What is the difference between a cloud gateway and a cloud file system? In this installment of our Whiteboard TechTalk Series, Nasuni Founder & CTO Andres Rodriguez answers that question and explains the pros and cons of both technologies.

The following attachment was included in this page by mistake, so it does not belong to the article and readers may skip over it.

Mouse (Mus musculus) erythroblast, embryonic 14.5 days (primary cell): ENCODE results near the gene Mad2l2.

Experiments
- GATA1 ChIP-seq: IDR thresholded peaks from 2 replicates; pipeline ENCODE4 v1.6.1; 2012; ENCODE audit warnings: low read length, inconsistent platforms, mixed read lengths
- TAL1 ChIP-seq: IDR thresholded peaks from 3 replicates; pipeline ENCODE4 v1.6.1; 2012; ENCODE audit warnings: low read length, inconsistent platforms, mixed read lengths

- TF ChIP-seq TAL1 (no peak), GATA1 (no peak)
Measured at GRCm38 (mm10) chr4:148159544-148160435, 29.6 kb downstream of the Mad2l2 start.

Like the cloud gateway, a cloud file system will typically have some form of appliance that has the CIFS or the NFS protocols in the front end but it’s crucially different from the cloud gateway in that behind the scenes this is actually used in synchronization to the cloud. And so this scale of what this can do is really cloud scale. You’re going to be able to get from tens of terabytes to tens of petabytes without having to reformat anything or in any way be concerned about the size of this appliance, whereas here it’s really a tiering model and the file system is contained within this appliance and then there’s a caching tier that goes to the cloud. So in terms of not only the capacity but the number of files, the number of directory structures, you’re going to be much more limited in terms of what you can do with a cloud gateway than what you can do with the true cloud scale file system that actually lives in the cloud. So optionality of clouds, the scale of the file system, and then if you take that scale and take it in the time direction – what a cloud file system gives you is infinite versioning. So you can have infinite WORM so right once, read many times, stable versions of the file system that live forever in the cloud. You know that has operational advantages such as being able to go back for years in your file system and restore either a single file, a directory structure, or a complete file share. So, tremendous utility in terms of being able to archive the file system as the file system is functioning. So infinite versioning then you can also connect a cloud file system from multiple appliances in multiple geographies around the world and link it all, and synchronize it all, against the same file system that’s in the cloud versus a cloud gateway. Typically they don’t allow you to do any kind of synchronization, you can just set up a new appliance here and maybe DR to that secondary appliance. That’s a very limited use case. In this case you have live active-active synchronization that allows you for in the most basic way to DR from one to another and create business continuity across your locations. But in more powerful ways, you can have active-active synchronization of the same file system across multiple geographies. In addition to that if you can run a log service that orchestrates the locks and unlocking of files across locations, you can enable active-active file collaboration to end users from any number of locations around the world or even locations in the world and locations in the cloud provider layer. So lots of flexibility, again like I said at the beginning in terms of where the file system is and where you can access the file system as well as how you can access that file system, as in active-active collaboration across sites. So truly for global file system type of capabilities, a cloud file system gives you a lot more than just a gateway.